The results of a very important election were announced in Saturday’s Guardian. Richard Osman declared the winner of the World Cup of Chocolate.
It wasn’t really a ‘World Cup’, more a British Cup. Osman organised a knockout competition via Twitter between 32 of Britain’s favourite chocolate bars and chocolate sweets.
You’ll have to read the article to find out the winner. But I want you to read it and examine your emotional reactions. You will cheer as a favourite wins through to the next round. You will be outraged when one of your favourites is knocked out. But the point is that you have strong feelings. Admit it, by the end of reading that article, you were already planning a trip to the newsagents to buy a chocolate bar.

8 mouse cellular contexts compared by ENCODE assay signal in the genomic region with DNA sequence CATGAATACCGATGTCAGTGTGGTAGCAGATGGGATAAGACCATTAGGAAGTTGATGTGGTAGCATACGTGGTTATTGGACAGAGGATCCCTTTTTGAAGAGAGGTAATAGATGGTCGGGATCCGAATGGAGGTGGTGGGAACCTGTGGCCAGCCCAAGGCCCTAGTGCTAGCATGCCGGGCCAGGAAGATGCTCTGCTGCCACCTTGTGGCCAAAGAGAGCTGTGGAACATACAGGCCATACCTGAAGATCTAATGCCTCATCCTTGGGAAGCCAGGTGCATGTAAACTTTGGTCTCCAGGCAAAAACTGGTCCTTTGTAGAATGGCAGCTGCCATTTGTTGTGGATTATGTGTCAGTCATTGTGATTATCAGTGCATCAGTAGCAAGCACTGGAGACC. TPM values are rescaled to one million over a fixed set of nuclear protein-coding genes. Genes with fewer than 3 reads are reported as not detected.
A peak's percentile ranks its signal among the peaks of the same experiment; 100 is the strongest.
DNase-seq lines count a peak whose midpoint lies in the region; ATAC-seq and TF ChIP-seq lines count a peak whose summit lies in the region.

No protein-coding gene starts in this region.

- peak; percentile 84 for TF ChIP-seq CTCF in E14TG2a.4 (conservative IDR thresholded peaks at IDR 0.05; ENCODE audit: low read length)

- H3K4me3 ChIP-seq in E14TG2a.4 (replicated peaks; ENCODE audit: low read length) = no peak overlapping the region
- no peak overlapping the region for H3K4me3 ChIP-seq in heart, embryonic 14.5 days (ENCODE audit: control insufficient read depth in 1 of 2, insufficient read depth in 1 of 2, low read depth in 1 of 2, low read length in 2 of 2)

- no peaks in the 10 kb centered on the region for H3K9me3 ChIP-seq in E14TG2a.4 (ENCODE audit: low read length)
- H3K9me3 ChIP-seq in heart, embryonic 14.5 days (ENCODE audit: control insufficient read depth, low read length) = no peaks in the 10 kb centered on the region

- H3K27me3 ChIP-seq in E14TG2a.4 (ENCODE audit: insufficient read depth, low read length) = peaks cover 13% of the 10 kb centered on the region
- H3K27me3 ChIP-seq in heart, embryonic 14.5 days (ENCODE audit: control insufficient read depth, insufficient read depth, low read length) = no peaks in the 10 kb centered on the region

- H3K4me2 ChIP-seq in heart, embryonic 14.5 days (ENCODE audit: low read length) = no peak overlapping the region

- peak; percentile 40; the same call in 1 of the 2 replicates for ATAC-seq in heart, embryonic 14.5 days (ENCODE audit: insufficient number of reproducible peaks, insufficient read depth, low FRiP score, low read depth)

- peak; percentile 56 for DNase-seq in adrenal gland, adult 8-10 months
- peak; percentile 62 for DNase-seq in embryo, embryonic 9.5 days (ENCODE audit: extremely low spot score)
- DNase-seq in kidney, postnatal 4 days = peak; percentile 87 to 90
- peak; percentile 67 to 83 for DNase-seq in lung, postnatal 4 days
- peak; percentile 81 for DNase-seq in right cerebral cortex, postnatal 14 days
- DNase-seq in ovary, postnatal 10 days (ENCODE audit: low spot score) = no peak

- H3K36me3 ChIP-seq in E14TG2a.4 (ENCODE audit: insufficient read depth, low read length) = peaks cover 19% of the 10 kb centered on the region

Now ask yourself why the political choices put before us don’t arouse the same emotions. Why does a speech by Cameron, Miliband or Clegg not excite similar passions? Might it have anything to do with the convergence of mainstream politicians on the so-called ‘centre ground’? Might it be that the unimaginative managerialism that dominates our politics is insufferably dreary? Might it be that our leading politicians are more the equivalent of a packet of rice crackers than a tube of Smarties?
When the Liberal Democrats work out how they can make liberalism arouse the same passions that people feel about Maltesers or Twix, then the party will be on the road to recovery.